Working Together to Stop the Violence
According to the Center for Disease Control, violence is a serious public health problem in the United States affecting people in all stages of life. There is a strong base of evidence that supports the idea that violence is preventable. Changing the underlying conditions that contribute to violence—in homes, schools, and neighborhoods—prevents violence from occurring in the first place.
- Implementing a collaborative, multi-sector community long term, violence reduction strategy requires a comprehensive violence prevention plan. The plan must be based in a thorough and accurate understanding of the dynamics that fuel group violence in a given location and include interventions designed to target these dynamics.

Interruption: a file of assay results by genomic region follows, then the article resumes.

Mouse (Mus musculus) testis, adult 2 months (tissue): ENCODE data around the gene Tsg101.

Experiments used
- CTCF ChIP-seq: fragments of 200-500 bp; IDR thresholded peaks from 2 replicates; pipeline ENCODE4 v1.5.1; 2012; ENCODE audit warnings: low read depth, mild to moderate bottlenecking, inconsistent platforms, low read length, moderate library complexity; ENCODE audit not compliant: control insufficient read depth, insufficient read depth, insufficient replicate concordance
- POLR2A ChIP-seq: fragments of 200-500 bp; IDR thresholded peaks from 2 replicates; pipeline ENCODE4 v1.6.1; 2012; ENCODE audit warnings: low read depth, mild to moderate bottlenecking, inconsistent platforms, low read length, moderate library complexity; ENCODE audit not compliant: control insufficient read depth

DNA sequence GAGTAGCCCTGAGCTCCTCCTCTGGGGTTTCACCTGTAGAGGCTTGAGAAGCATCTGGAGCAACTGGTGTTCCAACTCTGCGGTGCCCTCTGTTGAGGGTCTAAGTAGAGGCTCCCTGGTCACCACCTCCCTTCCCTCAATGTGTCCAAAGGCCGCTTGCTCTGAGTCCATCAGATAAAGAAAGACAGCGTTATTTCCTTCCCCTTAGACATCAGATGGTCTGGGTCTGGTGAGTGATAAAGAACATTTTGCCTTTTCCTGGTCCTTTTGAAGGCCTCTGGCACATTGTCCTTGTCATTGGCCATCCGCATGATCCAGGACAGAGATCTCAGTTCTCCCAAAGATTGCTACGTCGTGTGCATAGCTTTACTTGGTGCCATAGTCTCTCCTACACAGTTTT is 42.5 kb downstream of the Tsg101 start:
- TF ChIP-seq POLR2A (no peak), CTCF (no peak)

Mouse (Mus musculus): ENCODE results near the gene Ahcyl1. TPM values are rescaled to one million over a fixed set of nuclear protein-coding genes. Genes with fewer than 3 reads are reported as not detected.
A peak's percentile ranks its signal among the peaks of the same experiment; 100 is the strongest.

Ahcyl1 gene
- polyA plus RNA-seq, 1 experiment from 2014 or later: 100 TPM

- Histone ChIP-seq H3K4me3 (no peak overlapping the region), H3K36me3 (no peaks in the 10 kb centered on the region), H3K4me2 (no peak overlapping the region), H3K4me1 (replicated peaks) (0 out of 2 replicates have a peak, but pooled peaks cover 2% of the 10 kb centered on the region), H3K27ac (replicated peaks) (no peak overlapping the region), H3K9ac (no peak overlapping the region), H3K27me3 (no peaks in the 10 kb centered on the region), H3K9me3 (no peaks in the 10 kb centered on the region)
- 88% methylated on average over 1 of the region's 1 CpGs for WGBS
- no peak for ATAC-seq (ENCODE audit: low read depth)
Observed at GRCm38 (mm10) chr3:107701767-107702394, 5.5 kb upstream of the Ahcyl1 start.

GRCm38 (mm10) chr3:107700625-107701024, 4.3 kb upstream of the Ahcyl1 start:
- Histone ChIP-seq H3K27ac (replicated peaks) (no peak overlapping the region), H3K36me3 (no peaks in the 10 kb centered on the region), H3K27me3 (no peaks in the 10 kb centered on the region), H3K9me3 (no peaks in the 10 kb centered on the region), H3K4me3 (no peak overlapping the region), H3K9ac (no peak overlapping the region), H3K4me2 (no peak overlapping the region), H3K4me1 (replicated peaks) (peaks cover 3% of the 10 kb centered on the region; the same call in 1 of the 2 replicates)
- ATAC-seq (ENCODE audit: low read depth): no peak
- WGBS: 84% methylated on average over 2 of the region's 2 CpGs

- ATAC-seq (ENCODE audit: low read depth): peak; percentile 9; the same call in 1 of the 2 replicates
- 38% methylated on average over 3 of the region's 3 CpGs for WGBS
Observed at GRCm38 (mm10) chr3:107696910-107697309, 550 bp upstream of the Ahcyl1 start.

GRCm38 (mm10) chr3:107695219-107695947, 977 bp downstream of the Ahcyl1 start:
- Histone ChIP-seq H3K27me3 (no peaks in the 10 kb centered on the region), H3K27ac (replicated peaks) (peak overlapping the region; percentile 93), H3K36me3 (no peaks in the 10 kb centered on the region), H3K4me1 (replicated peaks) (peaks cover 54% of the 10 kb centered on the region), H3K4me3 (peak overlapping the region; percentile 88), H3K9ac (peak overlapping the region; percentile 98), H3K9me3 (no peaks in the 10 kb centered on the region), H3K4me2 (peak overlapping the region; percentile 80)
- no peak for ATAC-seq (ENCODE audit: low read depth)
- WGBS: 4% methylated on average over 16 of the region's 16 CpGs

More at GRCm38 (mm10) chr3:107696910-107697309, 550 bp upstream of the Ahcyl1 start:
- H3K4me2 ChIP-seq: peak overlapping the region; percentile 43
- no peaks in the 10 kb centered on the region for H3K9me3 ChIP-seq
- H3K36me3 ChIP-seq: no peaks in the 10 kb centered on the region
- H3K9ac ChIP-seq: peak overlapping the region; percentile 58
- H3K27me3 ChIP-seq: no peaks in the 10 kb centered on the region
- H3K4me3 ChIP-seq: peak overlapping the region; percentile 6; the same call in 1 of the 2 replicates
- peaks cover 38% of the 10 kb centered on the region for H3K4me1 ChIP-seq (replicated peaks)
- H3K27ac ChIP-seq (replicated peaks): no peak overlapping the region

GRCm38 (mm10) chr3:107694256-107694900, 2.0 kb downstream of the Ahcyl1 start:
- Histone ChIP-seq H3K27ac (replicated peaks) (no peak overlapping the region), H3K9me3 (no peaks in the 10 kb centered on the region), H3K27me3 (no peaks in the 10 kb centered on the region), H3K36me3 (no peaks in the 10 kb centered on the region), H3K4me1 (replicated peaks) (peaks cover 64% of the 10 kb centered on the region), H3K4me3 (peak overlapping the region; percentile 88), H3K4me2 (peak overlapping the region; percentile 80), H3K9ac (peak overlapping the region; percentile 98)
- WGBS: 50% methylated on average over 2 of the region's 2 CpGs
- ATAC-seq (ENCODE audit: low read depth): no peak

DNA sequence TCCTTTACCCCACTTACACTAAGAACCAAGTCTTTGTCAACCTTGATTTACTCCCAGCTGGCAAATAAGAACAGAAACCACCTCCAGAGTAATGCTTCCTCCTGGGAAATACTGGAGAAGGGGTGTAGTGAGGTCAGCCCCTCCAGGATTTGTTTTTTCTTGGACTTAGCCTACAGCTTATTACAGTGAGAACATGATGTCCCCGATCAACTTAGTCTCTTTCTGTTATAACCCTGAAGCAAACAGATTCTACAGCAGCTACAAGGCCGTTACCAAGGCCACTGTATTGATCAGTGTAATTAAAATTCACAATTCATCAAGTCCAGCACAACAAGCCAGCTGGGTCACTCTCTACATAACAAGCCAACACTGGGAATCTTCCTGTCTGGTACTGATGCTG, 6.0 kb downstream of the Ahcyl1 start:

- Multiple sectors must come together to cultivate a systems approach to developing effective prevention initiatives that precede the need for criminal justice intervention. This includes social service agencies, mental health and substance abuse services, and community-based organizations working with law enforcement and probation departments to address the social conditions that are associated with involvement in the criminal justice system and use data for decision making and resource allocation.
- Program evaluation and continuous quality improvement efforts can help identify the components of the programs that are reducing violence and target resources to those efforts with the greatest results. Demand for effective violence and crime prevention programs continues to grow. While most violence prevention programs are well-intentioned, very few of them have evidence demonstrating their effectiveness and many are implemented with little consistency or quality control despite their good intention.